In the not too distant past, Latin was an integral part of every middle school, and even elementary school, education. Why? Simple: it made you smarter. It made you think, it made you learn how to learn a difficult subject (no, Latin is not easy, but neither is it harder than any other language) and these skills – thinking, learning how to learn – that the child picked up along the way were transferrable to pretty much any other human endeavor worth doing. Today, in muchof the country, the teaching of Latin is making a comeback. Two of the highschools in my area offer multi-year programs. But what about middle and elementary schools?
A short search using your favorite engine will bring up a bunch of contemporary comments on why resuscitating (L. resuscitatus, stirring up again) the hoary practice of teaching Latin to children today, Anno Domini MMXVII, is a great idea. I've taken the liberty of cutting and pasting bits from one of them in purple. Please note, these are secular (saecularis, adv: worldly, not of the Church) educators, with no association (or apparent interest in) the Catholic Church. So, here goes:
Latin Grammar is the Best Grounding for Education
“But why should they learn Latin? Dorothy Sayers says it best:
I will say at once, quite firmly, that the best grounding for education is the Latin grammar. I say this not because Latin is traditional and medieval, but simply because even a rudimentary knowledge of Latin cuts down the labor and pains of learning almost any other subject by at least 50 percent.”
-- From the National Review .
Latin Helps With English Grammar
“While neither the language nor grammar of English derives from Latin, many of our grammatical rules do…” (Noto bene: tons of English words are derived from Latin as well, which has a lot to do with both improved SAT scores and general improvement in written, and oral (orare, v,: to pray, speak) communication – TC)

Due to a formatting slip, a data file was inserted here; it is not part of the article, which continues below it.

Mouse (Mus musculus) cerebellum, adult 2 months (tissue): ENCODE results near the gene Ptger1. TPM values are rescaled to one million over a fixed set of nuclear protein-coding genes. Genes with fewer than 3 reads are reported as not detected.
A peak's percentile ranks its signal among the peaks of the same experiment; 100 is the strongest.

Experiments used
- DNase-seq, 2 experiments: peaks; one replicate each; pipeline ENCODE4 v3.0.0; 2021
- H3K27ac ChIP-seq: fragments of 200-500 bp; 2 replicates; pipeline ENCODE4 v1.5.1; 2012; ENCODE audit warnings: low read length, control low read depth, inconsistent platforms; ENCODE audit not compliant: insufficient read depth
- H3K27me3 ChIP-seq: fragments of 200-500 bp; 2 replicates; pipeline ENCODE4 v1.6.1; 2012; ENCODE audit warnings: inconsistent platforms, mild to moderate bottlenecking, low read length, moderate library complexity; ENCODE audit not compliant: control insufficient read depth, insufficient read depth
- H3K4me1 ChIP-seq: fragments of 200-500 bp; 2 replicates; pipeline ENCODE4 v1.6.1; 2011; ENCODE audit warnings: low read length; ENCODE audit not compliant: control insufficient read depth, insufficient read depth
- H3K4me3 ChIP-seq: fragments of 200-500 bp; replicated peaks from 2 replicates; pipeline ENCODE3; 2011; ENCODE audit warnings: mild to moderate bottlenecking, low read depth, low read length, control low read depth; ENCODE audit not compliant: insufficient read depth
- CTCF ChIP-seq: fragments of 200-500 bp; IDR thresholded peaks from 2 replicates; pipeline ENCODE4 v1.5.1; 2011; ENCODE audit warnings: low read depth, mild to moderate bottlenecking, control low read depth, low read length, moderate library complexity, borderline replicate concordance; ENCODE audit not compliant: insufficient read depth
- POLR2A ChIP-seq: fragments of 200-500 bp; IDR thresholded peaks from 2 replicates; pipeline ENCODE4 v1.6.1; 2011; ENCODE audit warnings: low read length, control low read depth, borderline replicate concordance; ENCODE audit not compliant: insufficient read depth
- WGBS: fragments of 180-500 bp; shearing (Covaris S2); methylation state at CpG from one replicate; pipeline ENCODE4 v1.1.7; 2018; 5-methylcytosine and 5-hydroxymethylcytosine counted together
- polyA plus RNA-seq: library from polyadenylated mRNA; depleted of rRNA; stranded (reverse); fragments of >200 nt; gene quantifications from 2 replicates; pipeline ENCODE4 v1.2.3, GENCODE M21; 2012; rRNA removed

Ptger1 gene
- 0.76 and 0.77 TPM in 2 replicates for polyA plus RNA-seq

Latin Makes You More Careful in English
In Latin you have more to worry about than whether a plural pronoun refers to a singular noun (as in the politically correct - grammatically incorrect: each student has their own workbook).
In Latin there are 7 cases with which not only pronouns, but adjectives -- not to mention verbs -- must agree. Learning such rules makes the student careful in English.
Latin Helps You Maximize SAT scores
Through Latin, test takers can guess at the meanings of new words because they already know the roots and prefixes. But it's not just enhanced vocabulary. Math scores also increase.
Latin Increases Accuracy
This may be due to the increased accuracy Professor Emeritus William Harris notes:
"From another point of view, the study of Latin does foster precision in the use of words. Since one reads Latin closely and carefully, often word by word, this focuses the student's mind on individual words and their usage. It has been noticed that people who have studied Latin in school usually write quite good English prose. There may be a certain amount of stylistic imitation involved, but more important is the habit of reading closely and following important texts with accuracy."
There are even living Latin movements which have nothing whatsoever to do with the Church, but are all about the benefits of Latin with respect to education. So, I've taken this opportunity to link a couple of places where you can introduce your kids, and introduce (or re-introduce) yourself to pulchra et aeterna lingua Latina.
Little Latin Readers
Latin 101 offered through The Great Courses.
Seton Homeschool has a bookstore which has a ton of Latin resources (some, but not all, from Memoria Press listed above) which anyone can purchase, regardless of whether you are enrolled in the Seton homeschooling program.
Henle Latin is a very intense program, available through Seton and Memoria Press (and, I'm sure, other places.)
Rosetta Stone has a Latin program, interesting because it has a lot of Latin neologisms like computatoria.
Well, you get the idea. Latin is very much alive, and there's tons of resources out there.